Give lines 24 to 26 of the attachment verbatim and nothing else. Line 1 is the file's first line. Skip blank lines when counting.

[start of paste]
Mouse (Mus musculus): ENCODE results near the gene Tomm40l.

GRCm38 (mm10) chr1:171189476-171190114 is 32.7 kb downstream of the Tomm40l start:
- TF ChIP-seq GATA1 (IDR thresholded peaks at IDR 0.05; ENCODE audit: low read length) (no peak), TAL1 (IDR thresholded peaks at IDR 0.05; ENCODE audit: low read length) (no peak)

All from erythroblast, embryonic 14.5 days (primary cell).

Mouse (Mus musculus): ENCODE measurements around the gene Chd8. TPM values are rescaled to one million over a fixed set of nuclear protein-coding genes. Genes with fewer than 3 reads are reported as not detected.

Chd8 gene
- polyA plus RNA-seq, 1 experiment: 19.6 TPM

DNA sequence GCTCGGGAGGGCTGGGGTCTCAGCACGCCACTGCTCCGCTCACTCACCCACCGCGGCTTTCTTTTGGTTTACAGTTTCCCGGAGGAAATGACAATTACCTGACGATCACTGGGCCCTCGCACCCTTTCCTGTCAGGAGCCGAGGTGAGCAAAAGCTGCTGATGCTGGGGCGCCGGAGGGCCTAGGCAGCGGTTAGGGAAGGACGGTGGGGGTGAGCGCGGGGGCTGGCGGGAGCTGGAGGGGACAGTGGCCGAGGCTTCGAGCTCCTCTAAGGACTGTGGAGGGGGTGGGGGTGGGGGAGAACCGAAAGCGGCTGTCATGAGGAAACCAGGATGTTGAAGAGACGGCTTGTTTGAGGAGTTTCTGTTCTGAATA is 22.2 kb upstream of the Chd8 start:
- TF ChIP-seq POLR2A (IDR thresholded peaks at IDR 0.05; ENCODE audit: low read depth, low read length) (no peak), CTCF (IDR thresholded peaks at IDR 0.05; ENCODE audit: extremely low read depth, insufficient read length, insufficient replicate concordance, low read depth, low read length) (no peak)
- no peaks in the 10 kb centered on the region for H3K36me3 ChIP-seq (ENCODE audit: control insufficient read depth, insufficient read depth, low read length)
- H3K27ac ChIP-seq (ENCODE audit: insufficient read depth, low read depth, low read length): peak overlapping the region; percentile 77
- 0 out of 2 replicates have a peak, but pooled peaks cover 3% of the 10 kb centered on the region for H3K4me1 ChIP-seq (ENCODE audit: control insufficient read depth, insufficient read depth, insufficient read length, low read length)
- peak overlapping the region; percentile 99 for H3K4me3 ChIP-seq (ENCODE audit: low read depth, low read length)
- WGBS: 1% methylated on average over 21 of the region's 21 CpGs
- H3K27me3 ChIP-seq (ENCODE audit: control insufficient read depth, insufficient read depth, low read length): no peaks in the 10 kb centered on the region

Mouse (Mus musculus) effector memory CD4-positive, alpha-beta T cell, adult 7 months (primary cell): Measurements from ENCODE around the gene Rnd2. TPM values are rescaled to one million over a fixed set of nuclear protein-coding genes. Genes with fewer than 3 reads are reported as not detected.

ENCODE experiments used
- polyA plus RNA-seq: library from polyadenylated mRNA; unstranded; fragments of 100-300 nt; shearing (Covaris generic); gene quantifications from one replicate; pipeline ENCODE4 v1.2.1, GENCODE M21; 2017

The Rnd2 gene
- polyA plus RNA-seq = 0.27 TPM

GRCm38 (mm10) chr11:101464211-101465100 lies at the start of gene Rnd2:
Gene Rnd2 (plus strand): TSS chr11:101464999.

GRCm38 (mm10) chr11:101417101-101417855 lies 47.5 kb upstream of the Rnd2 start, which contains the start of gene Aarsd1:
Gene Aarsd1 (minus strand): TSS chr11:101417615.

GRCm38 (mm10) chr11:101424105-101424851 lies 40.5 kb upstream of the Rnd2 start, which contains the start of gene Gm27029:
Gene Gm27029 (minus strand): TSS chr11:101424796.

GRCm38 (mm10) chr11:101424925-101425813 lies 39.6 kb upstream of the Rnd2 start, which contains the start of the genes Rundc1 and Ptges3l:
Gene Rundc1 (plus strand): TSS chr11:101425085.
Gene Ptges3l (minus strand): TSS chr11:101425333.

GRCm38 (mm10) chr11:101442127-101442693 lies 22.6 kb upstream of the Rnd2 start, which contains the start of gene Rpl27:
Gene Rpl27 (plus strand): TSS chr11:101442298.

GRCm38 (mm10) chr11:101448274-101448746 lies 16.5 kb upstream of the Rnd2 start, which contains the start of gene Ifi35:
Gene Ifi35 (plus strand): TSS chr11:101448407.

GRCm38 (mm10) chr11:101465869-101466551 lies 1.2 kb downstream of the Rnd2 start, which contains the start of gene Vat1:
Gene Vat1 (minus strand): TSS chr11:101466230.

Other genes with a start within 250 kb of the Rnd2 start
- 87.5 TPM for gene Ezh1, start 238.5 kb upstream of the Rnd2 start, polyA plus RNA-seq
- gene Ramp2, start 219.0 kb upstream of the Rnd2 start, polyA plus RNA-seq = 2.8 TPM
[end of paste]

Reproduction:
Gene Aarsd1 (minus strand): TSS chr11:101417615.

GRCm38 (mm10) chr11:101424105-101424851 lies 40.5 kb upstream of the Rnd2 start, which contains the start of gene Gm27029:
Gene Gm27029 (minus strand): TSS chr11:101424796.